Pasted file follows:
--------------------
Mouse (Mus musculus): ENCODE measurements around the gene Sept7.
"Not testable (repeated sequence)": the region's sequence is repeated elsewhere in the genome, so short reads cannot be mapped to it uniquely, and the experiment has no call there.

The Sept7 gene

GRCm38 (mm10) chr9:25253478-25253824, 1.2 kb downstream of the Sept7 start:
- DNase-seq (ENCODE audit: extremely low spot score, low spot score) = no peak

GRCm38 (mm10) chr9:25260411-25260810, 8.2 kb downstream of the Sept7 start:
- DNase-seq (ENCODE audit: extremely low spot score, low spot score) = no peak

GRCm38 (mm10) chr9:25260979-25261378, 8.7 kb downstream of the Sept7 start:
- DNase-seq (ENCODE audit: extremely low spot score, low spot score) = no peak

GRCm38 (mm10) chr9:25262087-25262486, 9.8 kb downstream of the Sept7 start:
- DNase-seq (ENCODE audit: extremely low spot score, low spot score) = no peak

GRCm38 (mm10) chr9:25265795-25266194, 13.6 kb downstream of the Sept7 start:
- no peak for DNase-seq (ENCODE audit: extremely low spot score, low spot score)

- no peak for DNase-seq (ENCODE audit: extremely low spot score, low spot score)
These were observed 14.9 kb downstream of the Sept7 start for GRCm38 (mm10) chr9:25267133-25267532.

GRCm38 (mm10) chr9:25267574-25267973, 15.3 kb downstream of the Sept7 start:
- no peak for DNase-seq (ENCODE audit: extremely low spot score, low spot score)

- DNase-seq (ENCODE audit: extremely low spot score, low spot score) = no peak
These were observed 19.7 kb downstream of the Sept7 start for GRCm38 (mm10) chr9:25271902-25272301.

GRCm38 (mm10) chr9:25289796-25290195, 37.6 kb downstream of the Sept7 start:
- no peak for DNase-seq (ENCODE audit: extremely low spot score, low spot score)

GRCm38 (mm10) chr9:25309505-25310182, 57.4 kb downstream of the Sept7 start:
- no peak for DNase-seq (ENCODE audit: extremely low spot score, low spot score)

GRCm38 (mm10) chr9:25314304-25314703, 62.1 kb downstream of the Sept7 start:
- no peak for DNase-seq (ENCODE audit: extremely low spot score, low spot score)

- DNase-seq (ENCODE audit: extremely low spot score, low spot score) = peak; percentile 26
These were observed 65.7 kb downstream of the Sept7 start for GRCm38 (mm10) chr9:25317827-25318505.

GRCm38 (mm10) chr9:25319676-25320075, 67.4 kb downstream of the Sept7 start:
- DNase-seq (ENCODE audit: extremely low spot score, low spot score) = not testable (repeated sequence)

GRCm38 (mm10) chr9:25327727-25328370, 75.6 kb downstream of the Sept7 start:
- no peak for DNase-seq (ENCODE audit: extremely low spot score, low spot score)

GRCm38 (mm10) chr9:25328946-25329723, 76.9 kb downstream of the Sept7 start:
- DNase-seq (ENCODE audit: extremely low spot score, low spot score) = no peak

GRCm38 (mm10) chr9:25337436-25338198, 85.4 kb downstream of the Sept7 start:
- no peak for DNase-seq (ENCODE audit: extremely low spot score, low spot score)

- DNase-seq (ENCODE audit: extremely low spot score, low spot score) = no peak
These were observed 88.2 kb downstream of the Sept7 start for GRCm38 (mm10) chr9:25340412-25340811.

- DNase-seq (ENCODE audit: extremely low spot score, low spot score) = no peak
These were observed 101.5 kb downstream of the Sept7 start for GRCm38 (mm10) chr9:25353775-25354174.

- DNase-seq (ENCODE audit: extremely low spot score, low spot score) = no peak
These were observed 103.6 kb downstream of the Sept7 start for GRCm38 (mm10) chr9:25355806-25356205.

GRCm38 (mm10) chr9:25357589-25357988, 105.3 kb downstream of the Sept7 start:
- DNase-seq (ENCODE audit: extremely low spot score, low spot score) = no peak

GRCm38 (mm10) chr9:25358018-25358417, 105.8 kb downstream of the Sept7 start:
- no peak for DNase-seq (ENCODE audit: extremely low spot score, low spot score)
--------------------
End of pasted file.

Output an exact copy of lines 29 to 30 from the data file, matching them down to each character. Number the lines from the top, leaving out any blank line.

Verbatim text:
- DNase-seq (ENCODE audit: extremely low spot score, low spot score) = not testable (repeated sequence)

GRCm38 (mm10) chr9:25327727-25328370, 75.6 kb downstream of the Sept7 start: